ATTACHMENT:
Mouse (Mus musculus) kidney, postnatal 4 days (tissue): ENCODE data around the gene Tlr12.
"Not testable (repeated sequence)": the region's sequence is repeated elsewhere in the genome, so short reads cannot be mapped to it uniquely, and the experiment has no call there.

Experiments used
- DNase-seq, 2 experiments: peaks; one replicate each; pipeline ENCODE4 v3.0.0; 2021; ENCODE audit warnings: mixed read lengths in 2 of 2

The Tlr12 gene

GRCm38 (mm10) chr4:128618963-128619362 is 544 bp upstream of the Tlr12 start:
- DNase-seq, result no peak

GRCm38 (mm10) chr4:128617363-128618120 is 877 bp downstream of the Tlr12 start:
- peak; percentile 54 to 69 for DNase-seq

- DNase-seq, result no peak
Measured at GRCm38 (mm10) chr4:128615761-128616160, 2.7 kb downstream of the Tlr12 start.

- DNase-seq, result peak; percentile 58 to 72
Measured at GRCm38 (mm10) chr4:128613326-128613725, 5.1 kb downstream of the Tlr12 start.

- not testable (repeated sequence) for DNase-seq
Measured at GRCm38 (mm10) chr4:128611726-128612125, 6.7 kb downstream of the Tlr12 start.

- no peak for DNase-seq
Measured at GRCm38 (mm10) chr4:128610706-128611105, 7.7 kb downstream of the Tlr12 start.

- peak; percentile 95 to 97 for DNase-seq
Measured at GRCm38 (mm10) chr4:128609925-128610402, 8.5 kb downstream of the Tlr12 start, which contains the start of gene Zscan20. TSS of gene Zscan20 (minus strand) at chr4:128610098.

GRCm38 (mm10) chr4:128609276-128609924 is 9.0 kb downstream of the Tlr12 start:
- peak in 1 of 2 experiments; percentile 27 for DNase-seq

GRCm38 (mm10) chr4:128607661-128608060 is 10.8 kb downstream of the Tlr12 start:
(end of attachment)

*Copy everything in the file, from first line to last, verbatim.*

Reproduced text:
Mouse (Mus musculus) kidney, postnatal 4 days (tissue): ENCODE data around the gene Tlr12.
"Not testable (repeated sequence)": the region's sequence is repeated elsewhere in the genome, so short reads cannot be mapped to it uniquely, and the experiment has no call there.

Experiments used
- DNase-seq, 2 experiments: peaks; one replicate each; pipeline ENCODE4 v3.0.0; 2021; ENCODE audit warnings: mixed read lengths in 2 of 2

The Tlr12 gene

GRCm38 (mm10) chr4:128618963-128619362 is 544 bp upstream of the Tlr12 start:
- DNase-seq, result no peak

GRCm38 (mm10) chr4:128617363-128618120 is 877 bp downstream of the Tlr12 start:
- peak; percentile 54 to 69 for DNase-seq

- DNase-seq, result no peak
Measured at GRCm38 (mm10) chr4:128615761-128616160, 2.7 kb downstream of the Tlr12 start.

- DNase-seq, result peak; percentile 58 to 72
Measured at GRCm38 (mm10) chr4:128613326-128613725, 5.1 kb downstream of the Tlr12 start.

- not testable (repeated sequence) for DNase-seq
Measured at GRCm38 (mm10) chr4:128611726-128612125, 6.7 kb downstream of the Tlr12 start.

- no peak for DNase-seq
Measured at GRCm38 (mm10) chr4:128610706-128611105, 7.7 kb downstream of the Tlr12 start.

- peak; percentile 95 to 97 for DNase-seq
Measured at GRCm38 (mm10) chr4:128609925-128610402, 8.5 kb downstream of the Tlr12 start, which contains the start of gene Zscan20. TSS of gene Zscan20 (minus strand) at chr4:128610098.

GRCm38 (mm10) chr4:128609276-128609924 is 9.0 kb downstream of the Tlr12 start:
- peak in 1 of 2 experiments; percentile 27 for DNase-seq

GRCm38 (mm10) chr4:128607661-128608060 is 10.8 kb downstream of the Tlr12 start: